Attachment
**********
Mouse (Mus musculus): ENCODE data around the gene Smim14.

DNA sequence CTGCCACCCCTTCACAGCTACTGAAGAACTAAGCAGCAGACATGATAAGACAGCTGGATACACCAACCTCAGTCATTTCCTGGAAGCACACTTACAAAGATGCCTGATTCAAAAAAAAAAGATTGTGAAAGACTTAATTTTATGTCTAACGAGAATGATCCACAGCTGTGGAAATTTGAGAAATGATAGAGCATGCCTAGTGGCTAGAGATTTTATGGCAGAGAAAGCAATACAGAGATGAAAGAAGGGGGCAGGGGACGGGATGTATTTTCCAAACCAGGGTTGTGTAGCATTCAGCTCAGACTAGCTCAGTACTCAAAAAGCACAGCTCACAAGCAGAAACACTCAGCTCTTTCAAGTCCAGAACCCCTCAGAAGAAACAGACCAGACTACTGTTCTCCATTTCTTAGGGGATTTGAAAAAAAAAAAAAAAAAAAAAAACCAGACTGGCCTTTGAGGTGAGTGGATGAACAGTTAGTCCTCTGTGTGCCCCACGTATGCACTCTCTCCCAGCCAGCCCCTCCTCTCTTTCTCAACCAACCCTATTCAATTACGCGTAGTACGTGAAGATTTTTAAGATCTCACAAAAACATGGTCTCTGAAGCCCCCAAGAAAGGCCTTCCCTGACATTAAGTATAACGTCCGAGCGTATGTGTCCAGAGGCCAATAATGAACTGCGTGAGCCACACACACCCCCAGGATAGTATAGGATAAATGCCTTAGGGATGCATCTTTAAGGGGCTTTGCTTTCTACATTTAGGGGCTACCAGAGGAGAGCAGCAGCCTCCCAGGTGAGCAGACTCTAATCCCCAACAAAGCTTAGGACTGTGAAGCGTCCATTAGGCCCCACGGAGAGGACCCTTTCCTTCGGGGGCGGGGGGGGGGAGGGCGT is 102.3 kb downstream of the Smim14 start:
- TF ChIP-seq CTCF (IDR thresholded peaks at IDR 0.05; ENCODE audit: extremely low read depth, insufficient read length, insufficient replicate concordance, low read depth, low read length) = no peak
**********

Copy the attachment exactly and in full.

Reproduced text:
Mouse (Mus musculus): ENCODE data around the gene Smim14.

DNA sequence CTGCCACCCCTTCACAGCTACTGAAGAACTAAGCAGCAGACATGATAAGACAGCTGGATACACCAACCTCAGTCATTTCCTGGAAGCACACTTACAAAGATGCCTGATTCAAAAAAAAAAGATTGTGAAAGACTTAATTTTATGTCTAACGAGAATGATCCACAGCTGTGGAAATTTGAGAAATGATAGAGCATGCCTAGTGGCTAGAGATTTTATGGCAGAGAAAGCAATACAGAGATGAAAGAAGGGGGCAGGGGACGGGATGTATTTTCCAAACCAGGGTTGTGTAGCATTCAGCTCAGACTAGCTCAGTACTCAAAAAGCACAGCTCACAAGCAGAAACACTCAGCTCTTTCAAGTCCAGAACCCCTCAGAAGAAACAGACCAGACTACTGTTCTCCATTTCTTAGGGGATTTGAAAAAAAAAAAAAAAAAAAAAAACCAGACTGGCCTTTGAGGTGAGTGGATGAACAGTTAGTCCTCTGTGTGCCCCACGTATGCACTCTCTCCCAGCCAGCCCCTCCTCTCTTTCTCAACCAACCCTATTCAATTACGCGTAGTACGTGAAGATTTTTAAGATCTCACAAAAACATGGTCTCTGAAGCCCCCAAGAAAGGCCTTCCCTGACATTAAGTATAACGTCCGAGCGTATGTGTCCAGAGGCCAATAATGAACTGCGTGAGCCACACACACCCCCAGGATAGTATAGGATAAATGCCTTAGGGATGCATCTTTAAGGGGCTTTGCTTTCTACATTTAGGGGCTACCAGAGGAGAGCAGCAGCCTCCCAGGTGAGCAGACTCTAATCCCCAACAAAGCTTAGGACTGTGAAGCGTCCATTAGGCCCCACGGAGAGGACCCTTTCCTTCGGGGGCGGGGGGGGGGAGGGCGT is 102.3 kb downstream of the Smim14 start:
- TF ChIP-seq CTCF (IDR thresholded peaks at IDR 0.05; ENCODE audit: extremely low read depth, insufficient read length, insufficient replicate concordance, low read depth, low read length) = no peak